Latest posts by Rachel Bellwoar (see all)
- Book Review – Where The Cats Will Not Follow - 27th April 2018
- Book Review – Scarlett Hart: Monster Hunter - 2nd April 2018
- Book Review – Brazen: Rebel Ladies Who Rocked The World - 2nd March 2018
Welcome to Buried Credits, a column that deep dives into the IMDB pages of favorite actors, directors, and writers to find their lost, forgotten or unknown film and TV credits.
Favorite TV Roles: Leverage, Kidnapped
Favorite Film Roles: Beautiful Girls, Ordinary People
Currently appearing on the new season of American Crime.
The Dark Half (1993)
There’s no doubt that The Dark Half, based on the Stephen King novel, is saying something about writers. Since Stephen King is a writer (and a prolific one) he must be partial to the profession but that doesn’t mean he’s not without some self-loathing.
Thaddeus (Timothy Hutton) is a professor who writes highbrow literature and wears slightly sloppy, oversized clothes to connect with the youth he teaches. When he’s not doing that, he’s channeling his pseudonym, George Stark, and writing popular novels about Alexis Machine. Like his character, the Machine, Stark is a violent man, uninhibited by human decency, and Thaddeus takes a meta approach to writing Machine novels. His personality changes to that of Stark’s and his wife (Amy Madigan) and twin children notice the difference. While Thaddeus is prone to using his childhood typewriter for writing, Stark uses Black Beauty pencils exclusively. Either Timothy Hutton has terrible handwriting or adopts an illegible scrawl whenever he’s George.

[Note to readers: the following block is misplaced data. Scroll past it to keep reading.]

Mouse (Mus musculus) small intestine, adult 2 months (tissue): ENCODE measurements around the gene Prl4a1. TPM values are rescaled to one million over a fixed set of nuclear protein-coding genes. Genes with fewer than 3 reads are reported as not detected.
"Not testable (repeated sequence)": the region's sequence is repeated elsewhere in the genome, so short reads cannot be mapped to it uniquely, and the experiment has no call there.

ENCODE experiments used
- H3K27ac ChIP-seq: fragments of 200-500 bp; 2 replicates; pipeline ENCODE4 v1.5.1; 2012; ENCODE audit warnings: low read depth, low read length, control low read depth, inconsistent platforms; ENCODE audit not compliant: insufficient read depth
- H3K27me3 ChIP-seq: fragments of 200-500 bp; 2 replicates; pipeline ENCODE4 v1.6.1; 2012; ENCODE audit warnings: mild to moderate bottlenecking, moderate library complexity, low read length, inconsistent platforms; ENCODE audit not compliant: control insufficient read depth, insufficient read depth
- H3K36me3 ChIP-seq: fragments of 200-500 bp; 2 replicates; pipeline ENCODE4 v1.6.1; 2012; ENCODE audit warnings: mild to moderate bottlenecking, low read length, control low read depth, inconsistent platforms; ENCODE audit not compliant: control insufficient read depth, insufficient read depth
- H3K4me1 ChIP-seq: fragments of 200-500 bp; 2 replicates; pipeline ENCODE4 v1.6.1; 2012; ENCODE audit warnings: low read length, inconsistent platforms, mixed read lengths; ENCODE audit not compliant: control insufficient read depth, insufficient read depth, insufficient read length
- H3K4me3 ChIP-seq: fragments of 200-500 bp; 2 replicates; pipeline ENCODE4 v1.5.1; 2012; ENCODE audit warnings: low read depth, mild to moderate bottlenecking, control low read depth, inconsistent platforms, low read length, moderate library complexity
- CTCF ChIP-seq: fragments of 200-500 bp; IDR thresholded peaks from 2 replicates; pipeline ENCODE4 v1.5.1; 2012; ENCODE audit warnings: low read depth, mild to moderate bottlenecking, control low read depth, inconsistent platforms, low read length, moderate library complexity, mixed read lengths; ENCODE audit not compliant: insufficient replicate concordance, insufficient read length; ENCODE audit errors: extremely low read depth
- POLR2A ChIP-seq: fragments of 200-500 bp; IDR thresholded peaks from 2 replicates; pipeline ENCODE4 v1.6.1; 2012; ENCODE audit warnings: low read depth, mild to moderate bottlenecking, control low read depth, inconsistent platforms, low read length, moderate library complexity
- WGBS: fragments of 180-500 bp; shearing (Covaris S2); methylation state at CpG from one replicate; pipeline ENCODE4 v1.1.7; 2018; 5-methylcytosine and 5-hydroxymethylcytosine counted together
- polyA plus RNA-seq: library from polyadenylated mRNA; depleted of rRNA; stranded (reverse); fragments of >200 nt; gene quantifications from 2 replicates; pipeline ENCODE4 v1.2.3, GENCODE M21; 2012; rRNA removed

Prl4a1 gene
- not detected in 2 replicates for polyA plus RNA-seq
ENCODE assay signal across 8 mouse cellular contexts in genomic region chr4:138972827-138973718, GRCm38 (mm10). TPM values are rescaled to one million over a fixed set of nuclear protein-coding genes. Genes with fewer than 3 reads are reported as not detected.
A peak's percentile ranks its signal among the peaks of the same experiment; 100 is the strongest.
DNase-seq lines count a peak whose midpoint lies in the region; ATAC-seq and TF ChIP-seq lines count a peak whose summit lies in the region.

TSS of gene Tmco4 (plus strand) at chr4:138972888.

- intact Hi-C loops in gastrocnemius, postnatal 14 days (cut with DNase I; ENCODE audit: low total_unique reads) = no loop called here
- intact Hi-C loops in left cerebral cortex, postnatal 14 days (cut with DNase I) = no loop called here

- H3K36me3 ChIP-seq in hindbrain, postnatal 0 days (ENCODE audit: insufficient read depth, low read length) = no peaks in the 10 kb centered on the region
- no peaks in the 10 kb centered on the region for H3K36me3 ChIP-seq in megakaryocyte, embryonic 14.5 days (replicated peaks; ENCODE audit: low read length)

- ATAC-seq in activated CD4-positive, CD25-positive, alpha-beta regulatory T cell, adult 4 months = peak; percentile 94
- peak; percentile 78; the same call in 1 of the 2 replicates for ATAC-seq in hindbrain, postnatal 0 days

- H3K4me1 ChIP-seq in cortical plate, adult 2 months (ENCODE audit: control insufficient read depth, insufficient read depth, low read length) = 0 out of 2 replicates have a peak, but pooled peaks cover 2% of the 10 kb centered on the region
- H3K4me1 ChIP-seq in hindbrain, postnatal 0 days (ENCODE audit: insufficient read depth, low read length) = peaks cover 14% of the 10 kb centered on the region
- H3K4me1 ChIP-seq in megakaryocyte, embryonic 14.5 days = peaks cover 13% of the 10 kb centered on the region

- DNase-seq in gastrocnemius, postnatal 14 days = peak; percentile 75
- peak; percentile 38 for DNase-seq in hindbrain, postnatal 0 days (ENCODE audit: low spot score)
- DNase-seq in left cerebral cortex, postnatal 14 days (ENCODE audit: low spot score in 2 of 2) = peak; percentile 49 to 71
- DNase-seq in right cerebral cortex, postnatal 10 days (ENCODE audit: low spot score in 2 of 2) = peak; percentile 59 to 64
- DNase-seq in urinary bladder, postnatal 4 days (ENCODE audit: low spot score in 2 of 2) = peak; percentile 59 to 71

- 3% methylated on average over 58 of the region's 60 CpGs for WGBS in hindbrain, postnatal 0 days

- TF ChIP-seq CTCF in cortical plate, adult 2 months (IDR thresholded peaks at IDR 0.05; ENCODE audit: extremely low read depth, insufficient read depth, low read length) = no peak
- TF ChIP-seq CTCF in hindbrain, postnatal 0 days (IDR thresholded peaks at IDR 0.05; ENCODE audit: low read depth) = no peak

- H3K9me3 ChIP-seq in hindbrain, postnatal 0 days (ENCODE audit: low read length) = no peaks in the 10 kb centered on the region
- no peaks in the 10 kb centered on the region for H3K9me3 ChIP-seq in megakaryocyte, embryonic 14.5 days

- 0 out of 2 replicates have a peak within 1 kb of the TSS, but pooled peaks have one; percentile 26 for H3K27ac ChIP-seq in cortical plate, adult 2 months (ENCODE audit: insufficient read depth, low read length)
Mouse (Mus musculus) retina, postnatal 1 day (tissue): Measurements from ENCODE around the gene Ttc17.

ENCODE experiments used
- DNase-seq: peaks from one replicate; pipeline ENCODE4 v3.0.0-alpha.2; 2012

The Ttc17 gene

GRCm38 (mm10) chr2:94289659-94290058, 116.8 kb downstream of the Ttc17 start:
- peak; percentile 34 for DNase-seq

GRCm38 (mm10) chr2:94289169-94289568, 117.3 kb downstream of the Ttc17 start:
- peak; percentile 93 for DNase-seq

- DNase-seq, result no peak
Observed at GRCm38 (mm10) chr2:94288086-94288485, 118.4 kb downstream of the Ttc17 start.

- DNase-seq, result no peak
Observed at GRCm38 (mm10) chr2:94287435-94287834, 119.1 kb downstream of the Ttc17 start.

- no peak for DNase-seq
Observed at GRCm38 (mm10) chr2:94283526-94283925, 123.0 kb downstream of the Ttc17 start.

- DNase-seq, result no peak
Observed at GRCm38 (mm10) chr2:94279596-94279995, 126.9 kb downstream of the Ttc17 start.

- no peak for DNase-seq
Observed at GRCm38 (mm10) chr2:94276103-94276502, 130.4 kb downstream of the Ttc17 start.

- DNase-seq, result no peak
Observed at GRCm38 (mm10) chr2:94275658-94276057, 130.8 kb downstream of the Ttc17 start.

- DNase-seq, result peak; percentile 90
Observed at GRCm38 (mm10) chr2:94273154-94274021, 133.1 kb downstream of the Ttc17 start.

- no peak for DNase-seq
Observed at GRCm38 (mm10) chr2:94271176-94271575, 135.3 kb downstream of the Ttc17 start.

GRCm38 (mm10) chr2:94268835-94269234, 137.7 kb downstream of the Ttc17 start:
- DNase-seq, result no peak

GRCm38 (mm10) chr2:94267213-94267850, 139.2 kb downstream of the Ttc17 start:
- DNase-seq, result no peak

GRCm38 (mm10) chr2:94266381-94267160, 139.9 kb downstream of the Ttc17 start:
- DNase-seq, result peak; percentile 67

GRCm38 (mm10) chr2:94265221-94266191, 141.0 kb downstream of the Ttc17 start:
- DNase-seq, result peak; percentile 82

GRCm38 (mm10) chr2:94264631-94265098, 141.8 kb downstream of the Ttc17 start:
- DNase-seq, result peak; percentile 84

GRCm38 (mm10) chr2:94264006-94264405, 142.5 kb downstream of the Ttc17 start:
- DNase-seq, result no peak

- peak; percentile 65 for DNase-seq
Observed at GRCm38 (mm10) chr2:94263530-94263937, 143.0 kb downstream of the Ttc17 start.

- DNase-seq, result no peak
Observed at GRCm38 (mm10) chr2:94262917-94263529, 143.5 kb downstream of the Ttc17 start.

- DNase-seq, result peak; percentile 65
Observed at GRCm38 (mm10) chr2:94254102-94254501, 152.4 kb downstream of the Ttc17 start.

A man finds out who George really is and tries to blackmail Thaddeus for money to keep silent. To take away the stranger’s power, Thaddeus does a newspaper tell-all with a fake gravestone putting George Stark to rest. The gravestone wasn’t planned but it’s enough to make George offended and possibly corporeal. Before, their Jekyll and Hyde routine was strictly on the clock. Now it’s possible George has gotten his own body to murder whoever gave blessing to Thaddeus’ decision to kill George off.
Essentially (if The Dark Half is a faithful adaptation) King is saying that his books (represented by George) should be destroyed to prevent further violence. That, or he’s addressing the public’s perception, of pulp fiction having a negative influence, and giving them what they want.
Playing bad is more fun and Hutton has a way of walking when he’s George, where his leg swings around, that’s insolent. Thaddeus could be bland but Hutton has the decency to make him exaggerated, which isn’t good or bland. The Dark Half starts like one of those Stephen King movies that doesn’t fret about making sense but will go to great lengths to entertain you (see Tommyknockers “Part Two”). This lack of sense gets away from the film when its incompetent police force apologize for accusing Thadeus of murder, when all the evidence points his way. They don’t arrest him, more people get murdered, and nobody bats an eye. Like the Hitchcockian influx of birds that follow Thaddeus so the film can be more Hitchcockian, The Dark Half is a blip of a movie to be lost among all the better films before it.
Verdict: Better Left Buried